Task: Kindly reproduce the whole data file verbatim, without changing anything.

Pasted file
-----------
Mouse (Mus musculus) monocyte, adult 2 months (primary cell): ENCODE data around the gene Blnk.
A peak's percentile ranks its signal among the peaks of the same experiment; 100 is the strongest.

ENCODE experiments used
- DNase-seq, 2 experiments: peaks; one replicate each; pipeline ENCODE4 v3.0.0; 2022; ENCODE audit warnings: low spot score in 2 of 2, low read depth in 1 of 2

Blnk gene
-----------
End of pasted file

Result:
Mouse (Mus musculus) monocyte, adult 2 months (primary cell): ENCODE data around the gene Blnk.
A peak's percentile ranks its signal among the peaks of the same experiment; 100 is the strongest.

ENCODE experiments used
- DNase-seq, 2 experiments: peaks; one replicate each; pipeline ENCODE4 v3.0.0; 2022; ENCODE audit warnings: low spot score in 2 of 2, low read depth in 1 of 2

Blnk gene